Densho Digital Archive
Twin Cities JACL Collection
Title: Sally Sudo Interview
Narrator: Sally Sudo
Interviewer: Steve Ozone
Location: Minneapolis, Minnesota
Date: October 12, 2009
Densho ID: denshovh-ssally-01-0007

<Begin Segment 7>

SO: So you went to school and continued on through high school?

SS: Yes.

SO: As you're growing up, did you experience racism?

SS: Yes, actually, when we first moved into this house that we lived in South Minneapolis, we were the only Japanese family for several miles around, I'm sure. I know a boy through all the schools -- grade school, junior high school, high school, we were always the only Japanese in the schools. And so it wasn't, it was just a matter of days when we started getting hate mail saying, you know, "We don't want any Japs in the neighborhood. Get out or else," kind of threatening letters. They were kind of frightening to me, I mean, you never knew how serious these people were. So we weren't exactly welcomed with open arms.

SO: Did anybody come to your defense?

SS: Yes, and the fact that at our house was directly across the street from a church, and people in that church kind of took our family under their wing. And especially the neighbor that lived directly across from us who was a member of that church, he used to come over all the time and do things like, well, he was an amateur filmmaker and so he was making these 8-millimeter films of our family and then he would have us go on walks around the neighborhood, he would kind of lead all of us and tell us that we could hold out heads up high, we didn't have to be ashamed of anything, and just walk around with us.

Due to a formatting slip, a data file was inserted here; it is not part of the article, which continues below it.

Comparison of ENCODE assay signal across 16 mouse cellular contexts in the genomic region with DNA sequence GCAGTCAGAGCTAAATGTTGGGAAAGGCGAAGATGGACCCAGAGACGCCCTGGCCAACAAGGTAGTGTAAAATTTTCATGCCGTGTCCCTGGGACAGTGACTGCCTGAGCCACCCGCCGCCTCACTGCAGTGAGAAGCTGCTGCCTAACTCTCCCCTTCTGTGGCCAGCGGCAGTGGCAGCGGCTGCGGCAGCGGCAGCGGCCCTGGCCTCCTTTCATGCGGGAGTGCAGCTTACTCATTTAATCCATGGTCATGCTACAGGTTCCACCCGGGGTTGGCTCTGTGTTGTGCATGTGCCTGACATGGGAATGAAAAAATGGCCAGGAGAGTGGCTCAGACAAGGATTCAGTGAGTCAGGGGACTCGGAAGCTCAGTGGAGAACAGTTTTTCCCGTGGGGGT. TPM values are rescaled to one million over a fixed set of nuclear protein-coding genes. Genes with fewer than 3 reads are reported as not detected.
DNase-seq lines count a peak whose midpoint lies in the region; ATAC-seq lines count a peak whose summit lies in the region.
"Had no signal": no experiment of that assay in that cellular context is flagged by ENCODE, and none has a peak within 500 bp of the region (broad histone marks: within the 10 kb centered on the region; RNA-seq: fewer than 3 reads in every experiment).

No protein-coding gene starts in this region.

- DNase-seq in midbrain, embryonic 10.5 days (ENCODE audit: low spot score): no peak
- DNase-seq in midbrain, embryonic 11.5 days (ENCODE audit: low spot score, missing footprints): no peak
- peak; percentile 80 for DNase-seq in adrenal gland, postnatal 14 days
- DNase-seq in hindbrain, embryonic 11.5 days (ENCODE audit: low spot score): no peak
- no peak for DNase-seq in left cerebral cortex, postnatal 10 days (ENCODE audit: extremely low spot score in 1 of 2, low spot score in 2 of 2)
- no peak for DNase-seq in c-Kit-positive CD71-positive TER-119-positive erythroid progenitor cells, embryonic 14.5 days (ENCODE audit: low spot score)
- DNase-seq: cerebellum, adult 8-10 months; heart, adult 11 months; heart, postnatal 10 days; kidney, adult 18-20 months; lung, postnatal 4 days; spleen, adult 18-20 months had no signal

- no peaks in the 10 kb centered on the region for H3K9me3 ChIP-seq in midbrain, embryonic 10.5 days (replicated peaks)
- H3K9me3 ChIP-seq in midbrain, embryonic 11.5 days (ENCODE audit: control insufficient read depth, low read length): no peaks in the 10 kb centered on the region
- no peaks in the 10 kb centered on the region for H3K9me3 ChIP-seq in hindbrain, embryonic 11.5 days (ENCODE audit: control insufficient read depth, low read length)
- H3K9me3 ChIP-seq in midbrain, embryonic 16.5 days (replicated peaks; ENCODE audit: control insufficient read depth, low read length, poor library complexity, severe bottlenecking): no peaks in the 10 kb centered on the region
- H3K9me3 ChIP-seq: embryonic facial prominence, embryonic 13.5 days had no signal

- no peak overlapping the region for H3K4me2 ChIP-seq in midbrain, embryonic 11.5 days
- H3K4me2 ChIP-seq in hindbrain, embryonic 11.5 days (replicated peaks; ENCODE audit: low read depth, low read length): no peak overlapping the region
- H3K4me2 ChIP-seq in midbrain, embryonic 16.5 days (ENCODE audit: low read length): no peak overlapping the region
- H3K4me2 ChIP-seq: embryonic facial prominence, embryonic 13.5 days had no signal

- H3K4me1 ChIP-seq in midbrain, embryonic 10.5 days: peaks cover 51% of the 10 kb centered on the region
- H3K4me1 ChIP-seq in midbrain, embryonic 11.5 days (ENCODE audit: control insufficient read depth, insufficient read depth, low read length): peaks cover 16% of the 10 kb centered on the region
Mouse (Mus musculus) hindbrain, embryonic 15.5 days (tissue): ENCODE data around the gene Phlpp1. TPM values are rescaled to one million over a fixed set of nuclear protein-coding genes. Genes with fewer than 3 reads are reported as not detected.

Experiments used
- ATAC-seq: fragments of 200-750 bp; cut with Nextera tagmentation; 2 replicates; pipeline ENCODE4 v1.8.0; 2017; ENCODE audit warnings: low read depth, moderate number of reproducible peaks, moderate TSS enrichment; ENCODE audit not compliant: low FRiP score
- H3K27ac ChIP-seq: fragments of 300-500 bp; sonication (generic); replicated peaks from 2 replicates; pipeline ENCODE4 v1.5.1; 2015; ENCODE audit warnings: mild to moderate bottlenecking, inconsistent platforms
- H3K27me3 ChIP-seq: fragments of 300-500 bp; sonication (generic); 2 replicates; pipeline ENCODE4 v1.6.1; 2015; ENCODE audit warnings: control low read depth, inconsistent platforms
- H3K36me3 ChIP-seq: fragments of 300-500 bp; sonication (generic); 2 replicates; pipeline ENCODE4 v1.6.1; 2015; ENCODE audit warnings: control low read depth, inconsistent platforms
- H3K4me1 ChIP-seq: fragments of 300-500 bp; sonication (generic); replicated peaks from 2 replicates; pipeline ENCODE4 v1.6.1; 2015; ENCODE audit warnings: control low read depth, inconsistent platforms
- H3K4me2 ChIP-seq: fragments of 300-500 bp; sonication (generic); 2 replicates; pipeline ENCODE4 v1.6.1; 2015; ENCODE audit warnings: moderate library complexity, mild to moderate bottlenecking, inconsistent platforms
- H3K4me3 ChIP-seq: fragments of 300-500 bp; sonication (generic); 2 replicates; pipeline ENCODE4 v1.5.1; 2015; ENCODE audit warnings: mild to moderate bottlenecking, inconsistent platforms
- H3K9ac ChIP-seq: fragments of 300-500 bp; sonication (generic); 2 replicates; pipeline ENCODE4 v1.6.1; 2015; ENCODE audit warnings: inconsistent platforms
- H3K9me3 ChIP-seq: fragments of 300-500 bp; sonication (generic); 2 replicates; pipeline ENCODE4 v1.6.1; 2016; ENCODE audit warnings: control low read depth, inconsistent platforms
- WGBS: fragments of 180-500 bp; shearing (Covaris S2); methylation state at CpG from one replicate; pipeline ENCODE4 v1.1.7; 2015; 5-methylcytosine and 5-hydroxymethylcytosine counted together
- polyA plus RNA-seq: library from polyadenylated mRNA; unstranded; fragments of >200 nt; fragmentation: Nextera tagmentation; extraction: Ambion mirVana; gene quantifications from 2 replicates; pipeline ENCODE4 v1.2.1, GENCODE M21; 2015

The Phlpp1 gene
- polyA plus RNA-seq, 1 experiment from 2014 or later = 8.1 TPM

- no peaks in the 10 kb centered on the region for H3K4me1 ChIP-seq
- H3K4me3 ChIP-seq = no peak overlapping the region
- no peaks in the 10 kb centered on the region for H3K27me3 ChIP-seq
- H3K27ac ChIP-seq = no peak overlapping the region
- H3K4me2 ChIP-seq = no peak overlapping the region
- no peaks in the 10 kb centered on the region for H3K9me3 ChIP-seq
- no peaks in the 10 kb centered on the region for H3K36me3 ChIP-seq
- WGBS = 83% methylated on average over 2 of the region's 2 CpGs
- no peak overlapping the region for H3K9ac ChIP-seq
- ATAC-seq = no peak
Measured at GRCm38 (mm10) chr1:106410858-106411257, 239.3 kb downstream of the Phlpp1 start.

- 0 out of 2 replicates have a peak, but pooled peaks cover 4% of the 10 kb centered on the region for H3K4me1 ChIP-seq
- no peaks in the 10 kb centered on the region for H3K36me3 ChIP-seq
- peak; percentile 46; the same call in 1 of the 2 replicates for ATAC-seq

SO: So all of your friends were Caucasian.

SS: Yes, so then the friends I made here from grade school on were all Caucasian friends, yes.

SO: Where did you go to high school?

SS: I went to Roosevelt High School in Minneapolis.

SO: At that time, what was the racial mix?

SS: In Roosevelt High School I would say a very small minority, mostly white Caucasian. As I said, our family was the only Asian family there. I remember only one African American in my class. Other than that, a lot of Scandinavians, Norwegian, Swedish -- a lot of Andersons, Olsens, Johnsons, names like that. I know it's very different now, but that's the way it was when we went to school there.

<End Segment 7> - Copyright ©2009 Densho and the Twin Cities JACL. All Rights Reserved.